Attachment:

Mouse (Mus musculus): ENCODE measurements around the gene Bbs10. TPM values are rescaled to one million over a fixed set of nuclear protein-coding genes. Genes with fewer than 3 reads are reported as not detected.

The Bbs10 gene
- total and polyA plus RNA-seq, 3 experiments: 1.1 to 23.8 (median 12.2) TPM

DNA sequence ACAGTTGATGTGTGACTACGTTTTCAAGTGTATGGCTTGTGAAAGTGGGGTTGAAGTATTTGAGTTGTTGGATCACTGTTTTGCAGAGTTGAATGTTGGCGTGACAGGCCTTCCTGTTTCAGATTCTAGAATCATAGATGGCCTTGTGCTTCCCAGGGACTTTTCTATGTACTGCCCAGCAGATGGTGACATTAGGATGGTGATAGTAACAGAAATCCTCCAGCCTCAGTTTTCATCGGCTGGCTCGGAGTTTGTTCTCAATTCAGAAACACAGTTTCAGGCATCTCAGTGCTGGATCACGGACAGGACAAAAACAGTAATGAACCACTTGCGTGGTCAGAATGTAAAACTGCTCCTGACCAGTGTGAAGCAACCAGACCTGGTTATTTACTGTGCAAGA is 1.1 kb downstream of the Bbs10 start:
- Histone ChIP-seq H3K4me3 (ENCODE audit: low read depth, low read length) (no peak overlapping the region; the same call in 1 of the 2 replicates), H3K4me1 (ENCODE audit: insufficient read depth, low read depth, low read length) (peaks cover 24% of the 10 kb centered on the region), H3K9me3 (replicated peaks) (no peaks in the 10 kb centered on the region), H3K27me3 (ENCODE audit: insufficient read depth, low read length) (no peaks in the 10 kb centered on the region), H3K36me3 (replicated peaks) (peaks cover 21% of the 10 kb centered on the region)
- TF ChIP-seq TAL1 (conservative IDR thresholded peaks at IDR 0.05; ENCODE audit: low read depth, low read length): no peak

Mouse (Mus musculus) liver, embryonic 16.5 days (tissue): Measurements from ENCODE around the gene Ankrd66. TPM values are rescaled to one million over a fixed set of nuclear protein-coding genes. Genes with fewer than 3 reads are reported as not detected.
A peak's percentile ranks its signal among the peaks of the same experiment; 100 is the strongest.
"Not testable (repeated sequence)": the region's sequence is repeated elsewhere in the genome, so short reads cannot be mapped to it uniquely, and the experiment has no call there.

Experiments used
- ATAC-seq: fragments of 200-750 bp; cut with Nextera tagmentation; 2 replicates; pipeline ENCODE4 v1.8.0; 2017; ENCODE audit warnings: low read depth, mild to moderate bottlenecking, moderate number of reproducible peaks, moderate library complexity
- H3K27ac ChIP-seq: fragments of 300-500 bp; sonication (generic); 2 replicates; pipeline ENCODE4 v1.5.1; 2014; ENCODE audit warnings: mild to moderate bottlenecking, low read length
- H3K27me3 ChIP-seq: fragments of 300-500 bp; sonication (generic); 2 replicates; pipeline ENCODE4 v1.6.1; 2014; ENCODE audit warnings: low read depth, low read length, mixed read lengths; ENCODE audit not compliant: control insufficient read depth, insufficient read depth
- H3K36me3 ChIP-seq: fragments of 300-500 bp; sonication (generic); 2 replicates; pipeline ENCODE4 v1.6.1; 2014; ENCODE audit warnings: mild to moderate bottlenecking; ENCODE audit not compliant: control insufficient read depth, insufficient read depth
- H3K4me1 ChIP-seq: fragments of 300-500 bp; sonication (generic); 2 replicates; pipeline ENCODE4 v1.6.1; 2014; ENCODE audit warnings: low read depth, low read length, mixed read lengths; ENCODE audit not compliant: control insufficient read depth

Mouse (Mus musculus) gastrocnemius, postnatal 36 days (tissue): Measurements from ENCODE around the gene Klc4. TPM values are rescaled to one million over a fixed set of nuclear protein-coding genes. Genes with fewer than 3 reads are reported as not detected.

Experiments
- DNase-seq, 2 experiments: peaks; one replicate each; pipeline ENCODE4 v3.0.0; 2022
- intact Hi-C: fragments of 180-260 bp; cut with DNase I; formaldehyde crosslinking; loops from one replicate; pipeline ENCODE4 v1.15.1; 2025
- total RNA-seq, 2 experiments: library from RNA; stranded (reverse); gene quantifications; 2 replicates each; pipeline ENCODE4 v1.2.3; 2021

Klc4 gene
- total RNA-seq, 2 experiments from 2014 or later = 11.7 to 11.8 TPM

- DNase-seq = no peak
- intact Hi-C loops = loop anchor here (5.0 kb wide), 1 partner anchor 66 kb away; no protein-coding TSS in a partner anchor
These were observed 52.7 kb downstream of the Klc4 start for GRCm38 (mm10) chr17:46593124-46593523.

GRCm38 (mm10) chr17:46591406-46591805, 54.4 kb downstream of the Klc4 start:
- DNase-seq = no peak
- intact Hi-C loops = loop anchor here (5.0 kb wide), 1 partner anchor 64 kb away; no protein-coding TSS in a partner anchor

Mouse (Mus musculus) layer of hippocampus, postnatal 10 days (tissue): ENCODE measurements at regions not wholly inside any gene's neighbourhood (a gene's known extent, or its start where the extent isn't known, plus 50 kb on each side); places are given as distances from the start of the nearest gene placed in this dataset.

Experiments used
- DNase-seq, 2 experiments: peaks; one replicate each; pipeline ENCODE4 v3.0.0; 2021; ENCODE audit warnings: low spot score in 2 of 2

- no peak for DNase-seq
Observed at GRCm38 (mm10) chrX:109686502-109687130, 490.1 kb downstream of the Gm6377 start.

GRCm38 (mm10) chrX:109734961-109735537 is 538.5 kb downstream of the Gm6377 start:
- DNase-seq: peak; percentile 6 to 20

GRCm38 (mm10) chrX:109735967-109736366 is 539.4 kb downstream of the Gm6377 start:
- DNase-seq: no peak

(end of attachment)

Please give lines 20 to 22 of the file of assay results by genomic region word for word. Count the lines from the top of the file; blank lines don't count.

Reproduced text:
- total RNA-seq, 2 experiments: library from RNA; stranded (reverse); gene quantifications; 2 replicates each; pipeline ENCODE4 v1.2.3; 2021

Klc4 gene
- total RNA-seq, 2 experiments from 2014 or later = 11.7 to 11.8 TPM